Beloved in Christ, be it this Christmastide our care and delight to hear again the message of the angels, and in heart and mind to go even unto Bethlehem and see this thing which is come to pass, and the Babe lying in a manger.
Therefore let us read and mark in Holy Scripture the tale of the loving purposes of God from the first days of our disobedience unto the glorious Redemption brought us by this Holy Child.
But first, let us pray for the needs of the whole world; for peace on earth and goodwill among all his people; for unity and brotherhood within the Church he came to build, and especially in this city.
And because this of all things would rejoice his heart, let us remember, in his name, the poor and helpless, the cold, the hungry, and the oppressed; the sick and them that mourn, the lonely and the unloved, the aged and the little children; all those who know not the Lord Jesus, or who love him not, or who by sin have grieved his heart of love.
On the very evening of the celebration of Christ’s birth, Christians are called to remember, in Christ’s name, the poor and the helpless, the cold and the hungry, the oppressed and the sick, the lonely and the unloved, the aged and the children, those who do not know Christ, “and them that mourn.”
The church is filled with those who, while not grieving as others grieve, bear grief as Christians who miss their loved ones, who cherish their memories, and who wonder at times how to think of such grief at Christmas. Far too many homes are filled with them that mourn.
And it will be so until Christ comes again. The great truth of Christmas is that the Father so loves the world that he sent his own Son to assume human flesh and to dwell among us, to die for our sins and to suffer for our iniquity, and to declare that the kingdom of God is at hand. This same Jesus was raised from the dead on the third day, conquering death and sin. There is salvation, full pardon from sin, and life everlasting to those who believe and trust in him.
Christmas is especially for those who mourn and suffer grief, for the message of Christmas is nothing less than the death of death in the death and resurrection of Christ.
And them that mourn. Christmas is especially for those bearing grief and sorrow. Our joy is hindered temporarily by the loss we have suffered, even as we know that those who are in Christ are promised everlasting life. We know that even now they are with Christ, for to be absent from the body is to be present with the Lord.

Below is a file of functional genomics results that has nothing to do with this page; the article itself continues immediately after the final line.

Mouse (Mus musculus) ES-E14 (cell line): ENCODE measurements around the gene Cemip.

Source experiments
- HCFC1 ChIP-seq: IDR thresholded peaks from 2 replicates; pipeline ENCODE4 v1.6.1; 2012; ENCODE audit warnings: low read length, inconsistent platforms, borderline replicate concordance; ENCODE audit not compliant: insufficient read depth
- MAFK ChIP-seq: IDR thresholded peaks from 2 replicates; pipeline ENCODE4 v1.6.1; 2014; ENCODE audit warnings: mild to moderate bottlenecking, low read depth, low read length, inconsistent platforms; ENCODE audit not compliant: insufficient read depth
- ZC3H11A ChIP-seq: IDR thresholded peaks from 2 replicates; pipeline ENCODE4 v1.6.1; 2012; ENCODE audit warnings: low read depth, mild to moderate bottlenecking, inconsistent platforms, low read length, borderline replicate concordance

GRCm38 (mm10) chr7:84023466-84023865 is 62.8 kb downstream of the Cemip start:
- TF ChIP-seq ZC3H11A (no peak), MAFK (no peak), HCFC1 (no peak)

Christians bear a particular responsibility to surround fellow believers with this confidence, and to minister Christmas joy and love to those bearing griefs. We stand together in the Gospel of Jesus Christ, declaring with the Apostle Paul that nothing, not even death, can separate us from the love of God. We bind one another’s hearts, respect one another’s tears, and remind one another of the blessed hope. For, it was Christ himself who promised that our “sorrow will turn into joy” (John 16:20). When we sing Christmas carols and read the great Christmas texts of the Bible, we hurl the message of life over death against the evil one and death, who meet their ultimate defeat in Christ.
That Bidding Prayer written for King’s College, Cambridge in 1918 draws to a close with words that speak so powerfully to the church about these very truths:
Lastly, let us remember before God all those who rejoice with us, but upon another shore, and in a greater light, that multitude which no man can number, whose hope was in the Word made flesh, and with whom in the Lord Jesus we are forever one.
Those words are exactly right. Those who have gone before us to be with the Lord are with us in Christmas joy. They rejoice with us, “but upon another shore, and in a greater light.” Our loved ones in Christ are in that unnumbered multitude “whose hope was in the Word made flesh.” The great truth of Christmas is shouted in the face of death when we declare that, even now, “in the Lord Jesus we are forever one.”
Your loved one was not created and given the gift of life merely for that chair now empty. Those who are in Christ were created for eternal glory. We must train our sentiments to lean into truth, and we must know that Christmas is especially for those who grieve.
And them that mourn. The chair may be now empty, but heaven will be full. Remember, above all else, that those who are in Christ, though dead, celebrate Christmas with us, just upon another shore and in a greater light.